Newly-unearthed photos chronicle Banksy’s creation of the cover art for the British rock band Blur’s 2003 album “Think Tank” — and reveal the street artist’s ideas that didn’t make the cut.
Steve Lazarides shared the previously-unpublished pictures — that he shot on a traveler site in Deptford, London ― with HuffPost this week following the release of the second book of images he took during his decade as the artist’s right-hand-man.
“It was one of my favorite shoots,” recalled Lazarides, who took two sets of images on the day ― one series of closeups for the band, who’d commissioned Banksy for the work, and another of the artwork in its environment.
“I loved the way visually it looked in this site,” he said.
Blur went with this Banksy painting of two divers and used Lazarides’ picture for the album cover:
Banksy also painted the same image with just the word “TANK.”
The divers flipped around, without any text:
A child diver and a bird:
And another child diver appearing to be pooped on by a bird:
Lazarides also shared this image of Banksy painting a mural in east London, around the same time, that became the basis for the artwork of Blur’s single “Crazy Beat.”
The piece was later accidentally ruined.
Lazarides said the travelers cut the Blur shoot pieces from the wall. The art was worth around 100,000 British pounds (about $128,000).
“That was a lot of Banksy in one place. Some sold some at auction but I’ve no idea what happened to the rest of it,” he said.
Lazarides last year self-published the first volume of his “Banksy Captured” books, containing hundreds of images he took while working as the artist’s driver, agent, gallerist and dealer from 1997 to 2008.
It featured multiple pictures of the elusive Banksy himself, albeit always unidentifiable as in the picture below, and documented several of his stunts, as told by Lazarides.
The second installment of the book is in a similar vein, said Lazarides.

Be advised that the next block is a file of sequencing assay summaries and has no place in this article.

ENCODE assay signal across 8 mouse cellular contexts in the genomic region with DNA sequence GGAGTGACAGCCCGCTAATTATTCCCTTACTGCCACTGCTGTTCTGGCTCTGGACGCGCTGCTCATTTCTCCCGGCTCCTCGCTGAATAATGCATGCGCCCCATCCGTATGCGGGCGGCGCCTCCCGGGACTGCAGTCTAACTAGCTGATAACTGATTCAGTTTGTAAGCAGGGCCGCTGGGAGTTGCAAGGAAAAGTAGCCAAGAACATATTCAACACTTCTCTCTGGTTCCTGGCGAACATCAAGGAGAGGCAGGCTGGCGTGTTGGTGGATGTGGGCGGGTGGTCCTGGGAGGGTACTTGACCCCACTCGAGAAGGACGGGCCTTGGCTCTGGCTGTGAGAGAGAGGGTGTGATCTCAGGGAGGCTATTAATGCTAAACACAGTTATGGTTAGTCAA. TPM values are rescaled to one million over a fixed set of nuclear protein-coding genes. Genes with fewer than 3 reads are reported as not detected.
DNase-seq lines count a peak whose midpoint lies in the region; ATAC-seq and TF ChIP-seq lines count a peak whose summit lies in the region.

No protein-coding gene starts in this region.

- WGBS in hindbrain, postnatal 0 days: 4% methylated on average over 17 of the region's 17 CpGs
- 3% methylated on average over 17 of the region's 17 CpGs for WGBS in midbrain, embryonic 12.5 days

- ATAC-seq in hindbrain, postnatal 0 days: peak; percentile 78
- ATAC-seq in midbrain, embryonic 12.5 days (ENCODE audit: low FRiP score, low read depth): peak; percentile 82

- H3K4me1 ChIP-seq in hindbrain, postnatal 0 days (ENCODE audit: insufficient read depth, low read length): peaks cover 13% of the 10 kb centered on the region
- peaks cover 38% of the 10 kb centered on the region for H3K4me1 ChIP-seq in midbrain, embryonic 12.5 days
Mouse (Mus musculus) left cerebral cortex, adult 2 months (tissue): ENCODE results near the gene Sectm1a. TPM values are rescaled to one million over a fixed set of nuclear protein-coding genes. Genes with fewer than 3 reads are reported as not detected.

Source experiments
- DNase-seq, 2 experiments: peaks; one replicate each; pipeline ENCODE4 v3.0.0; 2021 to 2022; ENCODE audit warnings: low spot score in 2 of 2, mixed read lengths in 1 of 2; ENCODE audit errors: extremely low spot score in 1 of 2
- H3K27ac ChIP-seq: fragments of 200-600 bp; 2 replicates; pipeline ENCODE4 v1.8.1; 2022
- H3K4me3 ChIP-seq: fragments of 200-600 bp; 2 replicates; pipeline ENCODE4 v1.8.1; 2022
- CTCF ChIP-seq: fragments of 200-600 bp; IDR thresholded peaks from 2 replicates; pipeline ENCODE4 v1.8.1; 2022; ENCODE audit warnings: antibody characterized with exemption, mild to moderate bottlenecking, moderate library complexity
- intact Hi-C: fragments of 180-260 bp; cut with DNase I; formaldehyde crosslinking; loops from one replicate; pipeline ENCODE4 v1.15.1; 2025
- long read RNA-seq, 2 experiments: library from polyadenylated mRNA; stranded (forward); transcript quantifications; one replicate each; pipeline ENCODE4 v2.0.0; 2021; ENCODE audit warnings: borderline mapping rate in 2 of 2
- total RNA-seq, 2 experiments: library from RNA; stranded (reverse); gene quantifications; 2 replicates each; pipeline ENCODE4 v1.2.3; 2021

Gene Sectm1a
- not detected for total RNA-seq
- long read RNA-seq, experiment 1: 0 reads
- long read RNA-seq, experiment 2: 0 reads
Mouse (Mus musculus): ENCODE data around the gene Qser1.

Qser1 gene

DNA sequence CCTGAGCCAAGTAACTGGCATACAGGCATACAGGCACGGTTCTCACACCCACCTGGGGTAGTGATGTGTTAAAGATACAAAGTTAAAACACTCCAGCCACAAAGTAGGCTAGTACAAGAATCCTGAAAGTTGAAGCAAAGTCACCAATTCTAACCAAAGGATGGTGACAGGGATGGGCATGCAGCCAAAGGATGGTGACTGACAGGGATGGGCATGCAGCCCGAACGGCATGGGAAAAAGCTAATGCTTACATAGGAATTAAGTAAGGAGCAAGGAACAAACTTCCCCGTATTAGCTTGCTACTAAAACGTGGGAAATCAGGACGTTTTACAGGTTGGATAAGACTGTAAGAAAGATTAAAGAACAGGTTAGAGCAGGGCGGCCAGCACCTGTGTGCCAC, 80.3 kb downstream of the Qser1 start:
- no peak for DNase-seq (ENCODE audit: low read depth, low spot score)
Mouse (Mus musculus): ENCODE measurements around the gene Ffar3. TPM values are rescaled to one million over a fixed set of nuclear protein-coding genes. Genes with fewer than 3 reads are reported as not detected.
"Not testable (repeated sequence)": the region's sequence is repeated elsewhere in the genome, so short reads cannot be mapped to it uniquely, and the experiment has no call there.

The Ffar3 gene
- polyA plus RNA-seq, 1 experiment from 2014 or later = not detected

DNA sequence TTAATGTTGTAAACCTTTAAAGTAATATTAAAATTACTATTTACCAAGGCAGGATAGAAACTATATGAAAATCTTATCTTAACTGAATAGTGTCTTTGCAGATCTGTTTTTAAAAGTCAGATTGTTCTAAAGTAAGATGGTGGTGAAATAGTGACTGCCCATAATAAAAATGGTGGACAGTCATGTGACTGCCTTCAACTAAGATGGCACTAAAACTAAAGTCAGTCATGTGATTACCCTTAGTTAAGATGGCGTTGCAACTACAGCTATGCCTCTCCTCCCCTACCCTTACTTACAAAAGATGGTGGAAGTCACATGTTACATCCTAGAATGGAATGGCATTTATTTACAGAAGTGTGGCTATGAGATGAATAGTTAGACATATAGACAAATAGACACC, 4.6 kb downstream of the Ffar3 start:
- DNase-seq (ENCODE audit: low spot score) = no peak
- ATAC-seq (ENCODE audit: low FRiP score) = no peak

It includes never-seen-before images he shot of Banksy’s 2006 “Barely Legal” show in Los Angeles, his infiltration of London’s Natural History Museum and a flash mob he organized for the rock band Jane’s Addiction.
“Some shit I came across I’d just completely forgotten about,” Lazarides admitted.
The 300-page second edition is currently only available in hardback and costs 125 British pounds (around $160). “I know not everyone can afford that for a book but I really wanted to go old school and do a pretty lush hardback edition first,” said Lazarides.
A paperback version is planned for later this year.
But the Blur shoot images aren’t included.
“I was a few pictures too over and if anything was going to go, it was this section. It was a wrench,” he explained.
There are no plans for a third volume.
“I’m bored of Banksy now,” Lazarides joked. Instead, he’s now focused on his newly-launched online “LAZ EMPORIUM” store selling what he describes as “objects d’anarchy,” accessible art and pieces from his own collection.
Prints, books, furniture and homewares by Banksy, Damien Hirst, Tracey Emin and 3D (aka Robert Del Naja from Massive Attack, who has been rumored to be the secretive street artist Banksy) are among the items already on sale.
They will be added to with pieces created in Lazarides’ new artistic manufacturing hub near Bristol in southwest England, from where both he and Banksy hail and first met.
Everything artistic is on the table, said Lazarides, who said artists, photographers, writers and other creatives can pitch him ideas as long as they are “fucking cool.”
One of the first projects is “a searing commentary on the state of British cities” as seen in photos taken by inner-city youths, said Lazarides.
“No one can tell us what to do,” he said. “I’m a free spirit, I don’t like being fucking shackled or shuffled into a corner. The only thing that will dictate is the public’s appetite.”
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